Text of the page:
Spring and winter storms can create works of natural beauty with dazzling lightning and crystal-like ice. However, spring’s tornadoes and winter’s layered sheets of sleet can destroy homes, causing family members to be buried in rubble. The odds of survival could depend on a trained SAR (search and rescue) dog being on the scene.
In Oklahoma, there are now 11 trained SAR dogs. Unfortunately, the state needs 36 to adequately meet the needs of first responders.
The Chickasaw Nation, in partnership with former University of Oklahoma and Dallas Cowboys coach Barry Switzer and his wife, Becky, are helping to fund Ground Zero K9. Centrally located in Tuttle, Oklahoma, the 120-acre center will train SAR dogs to be, in Coach Switzer’s terms, “Heisman trophy winners.” The initiative was unveiled November 3 at the Oklahoma City National Memorial, the site of the 1995 Murrah Federal Building bombing that killed 168 people.
According to Bill Lance, the Chickasaw Nation Secretary of Commerce, the nation’s partnership with the Switzer family is an extension of a “long-standing relationship.”
“We believe this project presents a significant opportunity to centrally locate search and rescue operations within this region,” said Lance, “and that is one reason the [Chickasaw] Nation donated to the K9 Foundation. This donation will provide for the purchase and training of several search and rescue dogs.”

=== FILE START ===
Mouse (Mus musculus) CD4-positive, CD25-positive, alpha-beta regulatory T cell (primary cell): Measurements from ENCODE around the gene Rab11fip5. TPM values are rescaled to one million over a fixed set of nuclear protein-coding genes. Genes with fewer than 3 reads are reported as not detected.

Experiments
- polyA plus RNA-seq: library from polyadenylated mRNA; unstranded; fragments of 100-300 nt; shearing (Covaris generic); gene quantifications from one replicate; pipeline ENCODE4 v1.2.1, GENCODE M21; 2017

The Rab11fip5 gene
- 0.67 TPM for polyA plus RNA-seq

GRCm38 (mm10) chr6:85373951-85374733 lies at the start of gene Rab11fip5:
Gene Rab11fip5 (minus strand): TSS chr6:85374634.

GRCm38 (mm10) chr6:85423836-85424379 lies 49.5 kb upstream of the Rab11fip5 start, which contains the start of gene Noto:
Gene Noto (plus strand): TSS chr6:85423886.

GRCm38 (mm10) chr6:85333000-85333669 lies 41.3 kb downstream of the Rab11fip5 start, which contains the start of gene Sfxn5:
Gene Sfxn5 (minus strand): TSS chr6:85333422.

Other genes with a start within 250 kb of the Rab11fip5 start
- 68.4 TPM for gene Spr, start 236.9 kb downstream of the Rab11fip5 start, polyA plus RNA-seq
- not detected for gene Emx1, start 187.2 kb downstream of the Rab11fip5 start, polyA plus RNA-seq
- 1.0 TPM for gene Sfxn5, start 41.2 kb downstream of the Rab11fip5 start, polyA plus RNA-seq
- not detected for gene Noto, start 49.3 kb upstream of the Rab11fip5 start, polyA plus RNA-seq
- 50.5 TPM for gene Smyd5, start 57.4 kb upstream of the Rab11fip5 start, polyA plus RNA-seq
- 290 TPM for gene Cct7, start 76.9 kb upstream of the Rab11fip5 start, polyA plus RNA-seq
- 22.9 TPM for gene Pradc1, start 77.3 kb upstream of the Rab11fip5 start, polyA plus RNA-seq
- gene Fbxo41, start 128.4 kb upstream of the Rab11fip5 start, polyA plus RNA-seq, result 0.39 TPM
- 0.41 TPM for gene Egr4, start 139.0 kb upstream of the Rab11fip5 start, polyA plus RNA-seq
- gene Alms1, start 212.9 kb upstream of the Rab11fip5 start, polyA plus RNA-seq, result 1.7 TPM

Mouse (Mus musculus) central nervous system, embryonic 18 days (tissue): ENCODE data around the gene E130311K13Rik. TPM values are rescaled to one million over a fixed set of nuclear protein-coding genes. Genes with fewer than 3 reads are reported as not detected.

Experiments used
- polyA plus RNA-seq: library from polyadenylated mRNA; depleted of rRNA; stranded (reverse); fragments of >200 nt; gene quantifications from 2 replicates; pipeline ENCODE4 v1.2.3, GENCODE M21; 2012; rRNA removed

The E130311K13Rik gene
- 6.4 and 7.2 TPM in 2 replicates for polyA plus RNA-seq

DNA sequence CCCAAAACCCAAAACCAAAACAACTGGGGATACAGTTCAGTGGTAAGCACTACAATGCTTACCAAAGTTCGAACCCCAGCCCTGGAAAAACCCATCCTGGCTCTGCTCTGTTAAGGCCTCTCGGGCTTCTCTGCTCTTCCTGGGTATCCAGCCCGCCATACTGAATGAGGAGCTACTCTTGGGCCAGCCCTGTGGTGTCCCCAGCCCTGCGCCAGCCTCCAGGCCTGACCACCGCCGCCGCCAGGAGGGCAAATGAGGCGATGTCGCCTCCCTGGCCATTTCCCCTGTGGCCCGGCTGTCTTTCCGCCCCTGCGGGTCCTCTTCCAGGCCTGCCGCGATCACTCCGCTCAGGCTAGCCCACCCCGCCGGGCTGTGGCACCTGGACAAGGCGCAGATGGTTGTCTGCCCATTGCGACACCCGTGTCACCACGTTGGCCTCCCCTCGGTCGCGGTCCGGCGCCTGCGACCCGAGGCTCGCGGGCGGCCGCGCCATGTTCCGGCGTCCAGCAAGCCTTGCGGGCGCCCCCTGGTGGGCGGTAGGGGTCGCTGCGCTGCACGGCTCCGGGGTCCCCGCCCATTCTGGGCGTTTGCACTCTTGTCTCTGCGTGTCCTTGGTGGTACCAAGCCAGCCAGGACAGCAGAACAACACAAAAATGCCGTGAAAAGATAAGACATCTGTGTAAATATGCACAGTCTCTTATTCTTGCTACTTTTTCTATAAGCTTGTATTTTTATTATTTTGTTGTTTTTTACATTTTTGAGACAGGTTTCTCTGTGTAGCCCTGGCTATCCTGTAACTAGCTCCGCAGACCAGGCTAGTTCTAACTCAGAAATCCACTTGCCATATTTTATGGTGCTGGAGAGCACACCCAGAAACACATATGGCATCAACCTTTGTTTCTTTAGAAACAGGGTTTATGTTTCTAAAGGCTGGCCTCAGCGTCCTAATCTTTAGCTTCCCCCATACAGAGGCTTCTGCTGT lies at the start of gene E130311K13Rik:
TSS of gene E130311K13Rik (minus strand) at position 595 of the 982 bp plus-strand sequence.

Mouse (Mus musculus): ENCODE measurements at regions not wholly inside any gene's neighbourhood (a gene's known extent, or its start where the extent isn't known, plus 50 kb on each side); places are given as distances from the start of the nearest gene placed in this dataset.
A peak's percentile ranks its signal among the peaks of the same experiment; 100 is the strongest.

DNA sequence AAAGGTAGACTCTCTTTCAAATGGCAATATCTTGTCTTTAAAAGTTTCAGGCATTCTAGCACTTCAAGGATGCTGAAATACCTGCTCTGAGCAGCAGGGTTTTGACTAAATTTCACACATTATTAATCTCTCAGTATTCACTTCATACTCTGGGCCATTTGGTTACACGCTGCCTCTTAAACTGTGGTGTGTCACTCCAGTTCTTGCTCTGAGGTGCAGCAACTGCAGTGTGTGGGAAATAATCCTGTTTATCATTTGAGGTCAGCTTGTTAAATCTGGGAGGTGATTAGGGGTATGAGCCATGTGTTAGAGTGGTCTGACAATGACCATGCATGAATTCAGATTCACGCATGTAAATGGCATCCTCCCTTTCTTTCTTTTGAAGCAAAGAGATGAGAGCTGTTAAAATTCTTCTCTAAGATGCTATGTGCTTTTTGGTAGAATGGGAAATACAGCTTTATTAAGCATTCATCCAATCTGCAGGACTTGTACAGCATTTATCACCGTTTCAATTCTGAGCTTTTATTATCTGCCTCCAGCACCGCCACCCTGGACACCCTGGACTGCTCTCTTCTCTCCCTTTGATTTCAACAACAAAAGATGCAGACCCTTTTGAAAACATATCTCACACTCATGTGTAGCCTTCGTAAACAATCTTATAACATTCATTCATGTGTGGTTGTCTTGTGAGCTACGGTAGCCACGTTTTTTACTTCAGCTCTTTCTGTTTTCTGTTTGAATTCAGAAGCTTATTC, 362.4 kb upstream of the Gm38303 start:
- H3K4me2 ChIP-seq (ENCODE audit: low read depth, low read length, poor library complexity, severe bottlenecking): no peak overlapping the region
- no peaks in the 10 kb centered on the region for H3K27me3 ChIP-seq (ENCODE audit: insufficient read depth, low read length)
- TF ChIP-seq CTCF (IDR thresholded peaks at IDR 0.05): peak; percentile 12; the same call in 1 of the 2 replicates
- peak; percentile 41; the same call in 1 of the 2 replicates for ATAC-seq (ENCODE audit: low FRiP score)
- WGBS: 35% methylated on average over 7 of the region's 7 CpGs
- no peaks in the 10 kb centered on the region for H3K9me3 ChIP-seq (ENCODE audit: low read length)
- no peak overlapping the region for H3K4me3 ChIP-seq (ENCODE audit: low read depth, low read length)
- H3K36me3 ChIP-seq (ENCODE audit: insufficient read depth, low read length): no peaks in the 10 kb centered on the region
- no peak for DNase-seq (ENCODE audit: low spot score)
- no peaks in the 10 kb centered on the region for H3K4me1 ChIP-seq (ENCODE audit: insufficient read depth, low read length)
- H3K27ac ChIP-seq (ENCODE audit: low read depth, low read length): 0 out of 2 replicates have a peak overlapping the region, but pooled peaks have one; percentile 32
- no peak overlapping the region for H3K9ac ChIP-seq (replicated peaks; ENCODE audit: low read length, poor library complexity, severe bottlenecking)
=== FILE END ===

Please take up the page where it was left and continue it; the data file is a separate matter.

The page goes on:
The projected completion date for the project is sometime in 2019, with plans still being finalized with architects and building contractors. According to Becky Switzer, the project cost will be $20 million, with a $1 million goal through online donations. However, the foundation is not waiting until then to train these dogs.
“Our current funds will cover ten certified search and rescue dogs,” Becky Switzer told ICTMN. “We will continue our efforts to raise capital so as not to interrupt the pipeline we have in place.”
The current focus of the training will be centered specifically on search and rescue of living “finds,” she said, and that training to find deceased human remains “will come once we have the search and rescue [facility] up and running.”
Becky said they start training the dogs at eight days old when “environmental noises are created to build nerve strength.”